By David Trone
Palm Beach Post
I tell those considering a career in business that you have to get comfortable with failure.
That’s how you figure out what works and what doesn’t. To find the right way forward, you study those setbacks, collect data, and change course accordingly. Setbacks are not failures unless you fail to learn from them.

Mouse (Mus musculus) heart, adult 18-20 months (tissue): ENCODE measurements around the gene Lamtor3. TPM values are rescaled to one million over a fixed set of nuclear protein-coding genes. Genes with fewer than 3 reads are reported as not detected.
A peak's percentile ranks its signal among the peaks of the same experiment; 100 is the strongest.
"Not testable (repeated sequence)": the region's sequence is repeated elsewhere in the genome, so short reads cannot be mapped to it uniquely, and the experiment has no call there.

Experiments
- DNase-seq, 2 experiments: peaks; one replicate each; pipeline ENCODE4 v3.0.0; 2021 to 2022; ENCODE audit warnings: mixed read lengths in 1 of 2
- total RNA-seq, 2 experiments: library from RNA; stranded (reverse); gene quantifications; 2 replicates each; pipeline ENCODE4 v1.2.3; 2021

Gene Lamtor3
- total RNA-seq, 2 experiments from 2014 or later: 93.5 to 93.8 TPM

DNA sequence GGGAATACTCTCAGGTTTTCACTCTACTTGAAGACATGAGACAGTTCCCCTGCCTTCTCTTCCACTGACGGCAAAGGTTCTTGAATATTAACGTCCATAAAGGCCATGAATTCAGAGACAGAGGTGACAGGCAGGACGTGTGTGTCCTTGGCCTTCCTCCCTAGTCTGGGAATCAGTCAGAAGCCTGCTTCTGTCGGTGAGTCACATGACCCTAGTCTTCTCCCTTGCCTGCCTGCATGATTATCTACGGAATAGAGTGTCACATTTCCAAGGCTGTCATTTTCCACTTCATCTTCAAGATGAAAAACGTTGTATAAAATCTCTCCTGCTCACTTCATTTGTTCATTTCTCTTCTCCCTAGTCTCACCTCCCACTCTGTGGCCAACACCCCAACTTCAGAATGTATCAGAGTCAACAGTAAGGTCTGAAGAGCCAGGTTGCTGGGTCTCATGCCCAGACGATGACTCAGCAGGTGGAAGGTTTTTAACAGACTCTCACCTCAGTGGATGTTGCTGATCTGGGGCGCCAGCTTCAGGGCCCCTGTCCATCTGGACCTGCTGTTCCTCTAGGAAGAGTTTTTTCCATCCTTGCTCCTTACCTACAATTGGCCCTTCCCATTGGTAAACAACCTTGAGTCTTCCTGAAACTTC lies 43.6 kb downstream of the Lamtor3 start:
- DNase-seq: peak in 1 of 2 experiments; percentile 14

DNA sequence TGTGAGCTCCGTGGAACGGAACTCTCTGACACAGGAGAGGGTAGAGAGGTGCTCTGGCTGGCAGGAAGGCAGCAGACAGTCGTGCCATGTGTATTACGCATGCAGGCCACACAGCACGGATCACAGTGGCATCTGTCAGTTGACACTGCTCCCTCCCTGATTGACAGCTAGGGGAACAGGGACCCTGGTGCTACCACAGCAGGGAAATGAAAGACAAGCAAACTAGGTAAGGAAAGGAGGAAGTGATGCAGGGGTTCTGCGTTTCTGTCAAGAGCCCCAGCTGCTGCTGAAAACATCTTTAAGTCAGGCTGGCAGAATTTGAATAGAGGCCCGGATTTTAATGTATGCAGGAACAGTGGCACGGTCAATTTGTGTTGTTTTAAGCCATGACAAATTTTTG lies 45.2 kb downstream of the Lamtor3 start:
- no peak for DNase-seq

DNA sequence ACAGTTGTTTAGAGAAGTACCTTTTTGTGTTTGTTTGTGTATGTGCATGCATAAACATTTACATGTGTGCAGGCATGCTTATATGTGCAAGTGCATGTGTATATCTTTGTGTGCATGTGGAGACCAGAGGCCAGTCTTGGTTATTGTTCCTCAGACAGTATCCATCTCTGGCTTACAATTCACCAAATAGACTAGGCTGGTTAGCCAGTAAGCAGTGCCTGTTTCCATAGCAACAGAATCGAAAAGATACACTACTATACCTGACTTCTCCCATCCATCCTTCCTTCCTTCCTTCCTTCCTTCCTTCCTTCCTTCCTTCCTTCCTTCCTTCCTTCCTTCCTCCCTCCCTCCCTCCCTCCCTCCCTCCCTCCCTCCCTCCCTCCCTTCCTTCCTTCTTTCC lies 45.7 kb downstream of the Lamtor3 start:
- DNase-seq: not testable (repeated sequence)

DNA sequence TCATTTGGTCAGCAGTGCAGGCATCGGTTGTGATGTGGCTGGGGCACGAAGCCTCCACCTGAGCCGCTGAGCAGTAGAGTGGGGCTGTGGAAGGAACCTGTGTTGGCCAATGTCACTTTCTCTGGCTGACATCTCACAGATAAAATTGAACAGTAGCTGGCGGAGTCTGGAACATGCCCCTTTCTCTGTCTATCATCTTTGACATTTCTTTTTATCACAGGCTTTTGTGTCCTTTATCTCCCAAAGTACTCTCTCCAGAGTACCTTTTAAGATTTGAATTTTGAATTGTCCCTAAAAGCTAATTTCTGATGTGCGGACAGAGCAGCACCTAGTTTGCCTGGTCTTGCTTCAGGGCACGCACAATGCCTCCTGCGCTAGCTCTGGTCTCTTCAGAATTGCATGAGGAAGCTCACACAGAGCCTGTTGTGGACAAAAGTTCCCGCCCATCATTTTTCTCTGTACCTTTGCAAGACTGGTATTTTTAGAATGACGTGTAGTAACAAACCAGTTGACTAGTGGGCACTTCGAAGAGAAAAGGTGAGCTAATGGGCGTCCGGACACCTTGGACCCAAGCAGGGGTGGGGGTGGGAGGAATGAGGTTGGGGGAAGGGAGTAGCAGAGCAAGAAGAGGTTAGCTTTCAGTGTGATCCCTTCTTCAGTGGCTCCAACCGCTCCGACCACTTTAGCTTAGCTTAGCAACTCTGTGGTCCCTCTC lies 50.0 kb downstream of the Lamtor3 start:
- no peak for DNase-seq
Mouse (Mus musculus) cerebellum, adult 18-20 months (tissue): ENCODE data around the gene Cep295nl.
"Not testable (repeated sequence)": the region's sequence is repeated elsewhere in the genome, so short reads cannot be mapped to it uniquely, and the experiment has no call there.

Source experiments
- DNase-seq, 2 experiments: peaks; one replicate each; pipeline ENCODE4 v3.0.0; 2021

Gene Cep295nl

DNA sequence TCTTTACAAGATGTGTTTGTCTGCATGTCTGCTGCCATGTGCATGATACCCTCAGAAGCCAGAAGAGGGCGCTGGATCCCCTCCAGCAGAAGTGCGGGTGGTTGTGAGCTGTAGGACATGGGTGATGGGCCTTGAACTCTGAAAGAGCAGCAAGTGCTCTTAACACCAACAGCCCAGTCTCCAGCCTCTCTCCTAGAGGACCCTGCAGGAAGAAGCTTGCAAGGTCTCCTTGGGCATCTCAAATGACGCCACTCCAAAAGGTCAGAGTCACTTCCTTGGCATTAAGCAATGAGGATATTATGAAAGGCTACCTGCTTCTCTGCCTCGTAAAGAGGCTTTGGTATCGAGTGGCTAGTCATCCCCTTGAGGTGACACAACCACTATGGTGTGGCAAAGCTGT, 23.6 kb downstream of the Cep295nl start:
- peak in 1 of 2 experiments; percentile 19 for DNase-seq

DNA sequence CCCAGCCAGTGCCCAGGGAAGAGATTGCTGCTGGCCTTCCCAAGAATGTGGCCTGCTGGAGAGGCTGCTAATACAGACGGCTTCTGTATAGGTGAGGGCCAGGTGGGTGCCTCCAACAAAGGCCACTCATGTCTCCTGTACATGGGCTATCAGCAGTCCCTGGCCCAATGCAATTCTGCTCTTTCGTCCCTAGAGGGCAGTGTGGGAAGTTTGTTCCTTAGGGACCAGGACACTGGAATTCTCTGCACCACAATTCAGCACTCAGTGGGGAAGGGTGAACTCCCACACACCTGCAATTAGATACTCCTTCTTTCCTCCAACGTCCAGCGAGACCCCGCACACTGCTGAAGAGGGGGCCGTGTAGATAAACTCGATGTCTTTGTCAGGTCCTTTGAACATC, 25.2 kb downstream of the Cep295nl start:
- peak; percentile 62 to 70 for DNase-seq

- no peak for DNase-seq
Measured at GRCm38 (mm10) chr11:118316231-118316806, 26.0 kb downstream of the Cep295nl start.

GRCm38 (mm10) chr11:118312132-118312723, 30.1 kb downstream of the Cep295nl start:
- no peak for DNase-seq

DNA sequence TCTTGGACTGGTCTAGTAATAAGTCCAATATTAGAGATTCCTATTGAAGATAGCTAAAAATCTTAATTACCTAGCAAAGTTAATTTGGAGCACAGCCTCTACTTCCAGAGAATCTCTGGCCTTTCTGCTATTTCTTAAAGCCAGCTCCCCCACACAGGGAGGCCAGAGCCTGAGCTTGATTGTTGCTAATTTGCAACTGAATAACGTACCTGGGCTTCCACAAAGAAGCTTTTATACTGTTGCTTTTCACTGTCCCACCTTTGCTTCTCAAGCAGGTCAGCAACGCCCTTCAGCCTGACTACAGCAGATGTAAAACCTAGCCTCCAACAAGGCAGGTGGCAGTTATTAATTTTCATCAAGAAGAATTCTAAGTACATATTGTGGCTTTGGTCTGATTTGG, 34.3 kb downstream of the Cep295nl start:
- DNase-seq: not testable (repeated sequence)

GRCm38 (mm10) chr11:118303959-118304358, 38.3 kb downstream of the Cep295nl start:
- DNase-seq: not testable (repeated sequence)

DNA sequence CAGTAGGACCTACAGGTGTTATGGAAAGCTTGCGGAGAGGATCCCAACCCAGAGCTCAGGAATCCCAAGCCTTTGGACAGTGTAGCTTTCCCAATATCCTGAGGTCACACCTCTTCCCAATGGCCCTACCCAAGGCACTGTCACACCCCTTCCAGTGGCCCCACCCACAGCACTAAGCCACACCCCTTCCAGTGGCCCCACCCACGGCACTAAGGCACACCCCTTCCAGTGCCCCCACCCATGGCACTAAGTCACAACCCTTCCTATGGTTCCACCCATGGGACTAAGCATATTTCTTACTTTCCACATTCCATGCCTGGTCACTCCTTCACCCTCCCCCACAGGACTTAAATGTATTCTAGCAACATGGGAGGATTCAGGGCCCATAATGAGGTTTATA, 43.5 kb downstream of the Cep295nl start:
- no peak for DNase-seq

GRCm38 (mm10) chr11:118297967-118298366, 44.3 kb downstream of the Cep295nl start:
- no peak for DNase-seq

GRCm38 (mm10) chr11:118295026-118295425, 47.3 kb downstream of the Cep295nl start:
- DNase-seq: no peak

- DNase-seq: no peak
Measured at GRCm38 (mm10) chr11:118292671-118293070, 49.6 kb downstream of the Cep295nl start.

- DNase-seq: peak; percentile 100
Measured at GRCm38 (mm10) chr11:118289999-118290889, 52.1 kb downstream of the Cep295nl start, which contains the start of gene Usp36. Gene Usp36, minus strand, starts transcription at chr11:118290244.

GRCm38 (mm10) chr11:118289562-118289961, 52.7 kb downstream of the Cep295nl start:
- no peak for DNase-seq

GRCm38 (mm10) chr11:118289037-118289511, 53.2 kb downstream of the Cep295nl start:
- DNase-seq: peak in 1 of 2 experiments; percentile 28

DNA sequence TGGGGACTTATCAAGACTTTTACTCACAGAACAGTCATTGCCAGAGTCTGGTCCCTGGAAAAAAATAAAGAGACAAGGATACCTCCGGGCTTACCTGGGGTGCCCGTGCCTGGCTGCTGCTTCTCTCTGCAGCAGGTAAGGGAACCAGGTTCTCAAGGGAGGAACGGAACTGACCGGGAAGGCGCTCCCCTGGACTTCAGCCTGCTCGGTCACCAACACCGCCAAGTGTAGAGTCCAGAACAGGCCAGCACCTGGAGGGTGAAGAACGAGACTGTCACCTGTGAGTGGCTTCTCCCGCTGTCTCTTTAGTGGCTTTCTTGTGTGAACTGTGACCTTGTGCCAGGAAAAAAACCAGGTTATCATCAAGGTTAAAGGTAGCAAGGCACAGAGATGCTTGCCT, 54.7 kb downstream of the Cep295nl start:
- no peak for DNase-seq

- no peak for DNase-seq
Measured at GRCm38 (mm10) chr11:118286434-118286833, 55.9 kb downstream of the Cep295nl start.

Ideally, this would be true in the public sector as well. But the recent chest-thumping about “getting tough on crime” suggests those in charge have learned nothing from one of the biggest public policy failures of the last half-century.
Several decades ago, American lawmakers from both parties decided that ramping up punishments would reduce crime. As a result, the U.S. incarceration rate more than quadrupled between the mid-1970s and mid-2000s, becoming the highest of any country in the world. Annual corrections spending climbed from $21 billion in 1982 to almost $80 billion today.